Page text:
Major crackdown on gay-friendly villas in Bali just months after ‘bonking ban’ laws were scrapped

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Gay-friendly Bali villas are being targeted by local police and powerful anti-LGBT lobbyists, just months after controversial ‘bonking ban’ laws were shelved.

Religious activists are reporting gay-friendly accommodation to police, with any villas being rented to members of the LGBTQ community facing increased scrutiny.

It raises questions about the safety of LGBTQ guests in Indonesia, the world’s most populous Muslim-majority country.

Popular villas advertising themselves as being a safe heaven for members of the community have found themselves being targeted by Badung’s Civil Police.  

One villa, Villa Angelo, was subject to a crackdown after advertising said it was exclusively for gay men and clothing was ‘optional’, according to the Daily Telegraph.

It comes as the popular holiday destination is impacted by a renewed religious piety in the country, as well as an increase in Islamist political activism.  

Women have even been subject to public floggings in the strict Aceh province, which has Sharia law. 

In a worrying statement, police chief Gusti Agung Kerta Suryanegara said they had identified four villas ‘being rented to gays’.

‘We received reports that there are four villas suspected of being rented to gays. 

‘Namely Angelo Bali Guesthouse, The Elysian Boutique Hotel, Layan Bulan Villa and Villa Balinea.’

These guesthouses have been told they are not allowed to promote themselves as being gay-friendly, with managers and staff forced to sign an agreement. 

The head of Badung’s Cultural Agency, the main area that attracts Australian tourism, even said such villas were ‘tainting Bali’s tourism’.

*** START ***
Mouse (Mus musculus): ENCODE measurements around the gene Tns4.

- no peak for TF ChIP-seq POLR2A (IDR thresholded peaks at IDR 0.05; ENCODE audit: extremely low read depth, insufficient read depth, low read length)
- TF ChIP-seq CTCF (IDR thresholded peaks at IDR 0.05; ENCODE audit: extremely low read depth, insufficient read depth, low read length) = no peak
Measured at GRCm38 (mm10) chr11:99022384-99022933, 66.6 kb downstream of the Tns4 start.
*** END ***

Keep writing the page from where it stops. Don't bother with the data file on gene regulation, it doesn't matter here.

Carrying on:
Bobby Berk, star of the Netflix series Queer Eye, spoke out about the crackdown on social media. 

‘Won’t be recommending or coming back if this is how the government here is going to act,’ he said, after previously holidaying in Bali.   

There was panic among Bali holidaymakers last year after the Indonesian government threatened to make sex outside of marriage illegal – in a controversial set of proposed laws that led to a global outcry. 

Human Rights Watch said the bill would have violated ‘the rights of women, religious minorities, and lesbian, gay, bisexual, and transgender people, as well as freedom of speech and association’. 

It would leave tourists facing up to a year in jail, leaving some worried Australians with no choice but to cancel their holidays.  

All same-sex sexual relations would have been automatically banned under the revised Criminal Code, as Indonesia does not recognise gay marriage. 

If passed by parliament, the tough new laws would have made consensual sex between unmarried adults a crime.

It would also make it illegal for unmarried couples to live together. 

The plans were shelved amid concerns they would severely damage the country’s tourism industry, which attracts around one million Australians every year, but they could still be revised at a later date.

Currently Aceh province is the only one that imposes Sharia law, but if the code is passed it could see more impose the Islamic law.

Activists warned it would pose a risk to civil liberties, such as the mandatory wearing of a hijab, an Islamic veil for women.

It led to mass protests by activists in Indonesia, as well as an outcry from human rights groups.

International law lecturer Professor Melanie O’Brien told Nine News last year: ‘There are lot of people having sex who are not married.

‘It’s a significant part of our culture that we do that.

‘What’s surprising is how many laws they’re looking to pass, and almost all of them are really cracking down on human rights.’ 

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